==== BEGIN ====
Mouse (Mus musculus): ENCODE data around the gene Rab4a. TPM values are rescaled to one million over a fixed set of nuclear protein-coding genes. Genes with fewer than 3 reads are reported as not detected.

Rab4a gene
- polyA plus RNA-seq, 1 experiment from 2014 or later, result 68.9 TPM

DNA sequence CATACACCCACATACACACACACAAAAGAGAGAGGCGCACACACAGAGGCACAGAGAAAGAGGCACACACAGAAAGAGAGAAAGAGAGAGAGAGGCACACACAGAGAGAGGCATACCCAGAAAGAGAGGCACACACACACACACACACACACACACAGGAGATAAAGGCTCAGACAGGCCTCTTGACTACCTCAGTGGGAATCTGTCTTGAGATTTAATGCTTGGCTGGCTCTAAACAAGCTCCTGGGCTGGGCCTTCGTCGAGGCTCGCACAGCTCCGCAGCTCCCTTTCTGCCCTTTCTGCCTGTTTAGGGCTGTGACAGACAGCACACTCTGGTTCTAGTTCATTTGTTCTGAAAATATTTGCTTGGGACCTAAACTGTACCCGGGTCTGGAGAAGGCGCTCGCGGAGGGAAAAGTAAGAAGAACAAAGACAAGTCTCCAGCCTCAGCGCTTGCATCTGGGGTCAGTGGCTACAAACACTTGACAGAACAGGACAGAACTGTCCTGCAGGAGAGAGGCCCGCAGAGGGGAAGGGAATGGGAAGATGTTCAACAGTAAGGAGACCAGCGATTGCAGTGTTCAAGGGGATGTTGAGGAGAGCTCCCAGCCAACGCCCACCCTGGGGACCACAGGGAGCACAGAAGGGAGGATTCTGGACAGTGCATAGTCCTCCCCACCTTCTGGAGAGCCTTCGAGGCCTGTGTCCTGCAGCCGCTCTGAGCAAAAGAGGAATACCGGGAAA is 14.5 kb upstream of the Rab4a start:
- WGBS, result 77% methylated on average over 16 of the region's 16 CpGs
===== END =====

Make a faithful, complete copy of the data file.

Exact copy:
Mouse (Mus musculus): ENCODE data around the gene Rab4a. TPM values are rescaled to one million over a fixed set of nuclear protein-coding genes. Genes with fewer than 3 reads are reported as not detected.

Rab4a gene
- polyA plus RNA-seq, 1 experiment from 2014 or later, result 68.9 TPM

DNA sequence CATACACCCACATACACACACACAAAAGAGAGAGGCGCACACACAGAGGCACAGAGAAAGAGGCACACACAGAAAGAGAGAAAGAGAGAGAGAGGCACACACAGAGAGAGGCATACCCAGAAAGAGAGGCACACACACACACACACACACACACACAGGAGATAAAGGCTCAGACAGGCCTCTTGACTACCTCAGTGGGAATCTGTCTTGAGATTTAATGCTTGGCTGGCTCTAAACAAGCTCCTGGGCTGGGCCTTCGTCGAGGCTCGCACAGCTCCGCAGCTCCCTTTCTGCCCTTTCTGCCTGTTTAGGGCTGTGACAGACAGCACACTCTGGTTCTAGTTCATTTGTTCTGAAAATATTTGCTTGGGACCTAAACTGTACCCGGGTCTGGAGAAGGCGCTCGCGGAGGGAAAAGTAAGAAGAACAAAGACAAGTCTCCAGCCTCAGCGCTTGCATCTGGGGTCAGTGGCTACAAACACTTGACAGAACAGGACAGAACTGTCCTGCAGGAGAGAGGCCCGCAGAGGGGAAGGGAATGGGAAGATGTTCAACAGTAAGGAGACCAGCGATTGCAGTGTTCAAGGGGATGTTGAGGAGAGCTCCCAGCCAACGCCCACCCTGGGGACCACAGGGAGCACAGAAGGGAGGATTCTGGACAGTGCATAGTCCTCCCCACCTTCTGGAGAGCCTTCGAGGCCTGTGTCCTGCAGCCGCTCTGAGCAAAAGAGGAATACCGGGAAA is 14.5 kb upstream of the Rab4a start:
- WGBS, result 77% methylated on average over 16 of the region's 16 CpGs